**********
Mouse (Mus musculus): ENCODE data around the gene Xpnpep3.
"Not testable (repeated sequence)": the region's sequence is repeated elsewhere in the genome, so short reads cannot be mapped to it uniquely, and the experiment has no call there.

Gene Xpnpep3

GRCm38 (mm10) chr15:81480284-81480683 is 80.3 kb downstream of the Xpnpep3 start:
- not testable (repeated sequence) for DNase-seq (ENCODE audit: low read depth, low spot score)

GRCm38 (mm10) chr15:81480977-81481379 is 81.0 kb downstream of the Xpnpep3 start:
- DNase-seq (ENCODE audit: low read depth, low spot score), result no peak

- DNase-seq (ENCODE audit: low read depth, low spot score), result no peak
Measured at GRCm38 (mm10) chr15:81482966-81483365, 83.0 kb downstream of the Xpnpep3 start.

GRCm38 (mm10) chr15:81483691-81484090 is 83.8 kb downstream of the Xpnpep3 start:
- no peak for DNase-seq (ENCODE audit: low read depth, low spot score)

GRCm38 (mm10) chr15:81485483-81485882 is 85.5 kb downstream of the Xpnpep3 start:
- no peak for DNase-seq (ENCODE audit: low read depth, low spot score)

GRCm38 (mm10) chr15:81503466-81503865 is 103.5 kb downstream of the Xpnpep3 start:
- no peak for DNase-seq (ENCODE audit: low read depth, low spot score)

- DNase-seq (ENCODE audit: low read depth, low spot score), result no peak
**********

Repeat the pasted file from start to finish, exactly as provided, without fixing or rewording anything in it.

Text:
Mouse (Mus musculus): ENCODE data around the gene Xpnpep3.
"Not testable (repeated sequence)": the region's sequence is repeated elsewhere in the genome, so short reads cannot be mapped to it uniquely, and the experiment has no call there.

Gene Xpnpep3

GRCm38 (mm10) chr15:81480284-81480683 is 80.3 kb downstream of the Xpnpep3 start:
- not testable (repeated sequence) for DNase-seq (ENCODE audit: low read depth, low spot score)

GRCm38 (mm10) chr15:81480977-81481379 is 81.0 kb downstream of the Xpnpep3 start:
- DNase-seq (ENCODE audit: low read depth, low spot score), result no peak

- DNase-seq (ENCODE audit: low read depth, low spot score), result no peak
Measured at GRCm38 (mm10) chr15:81482966-81483365, 83.0 kb downstream of the Xpnpep3 start.

GRCm38 (mm10) chr15:81483691-81484090 is 83.8 kb downstream of the Xpnpep3 start:
- no peak for DNase-seq (ENCODE audit: low read depth, low spot score)

GRCm38 (mm10) chr15:81485483-81485882 is 85.5 kb downstream of the Xpnpep3 start:
- no peak for DNase-seq (ENCODE audit: low read depth, low spot score)

GRCm38 (mm10) chr15:81503466-81503865 is 103.5 kb downstream of the Xpnpep3 start:
- no peak for DNase-seq (ENCODE audit: low read depth, low spot score)

- DNase-seq (ENCODE audit: low read depth, low spot score), result no peak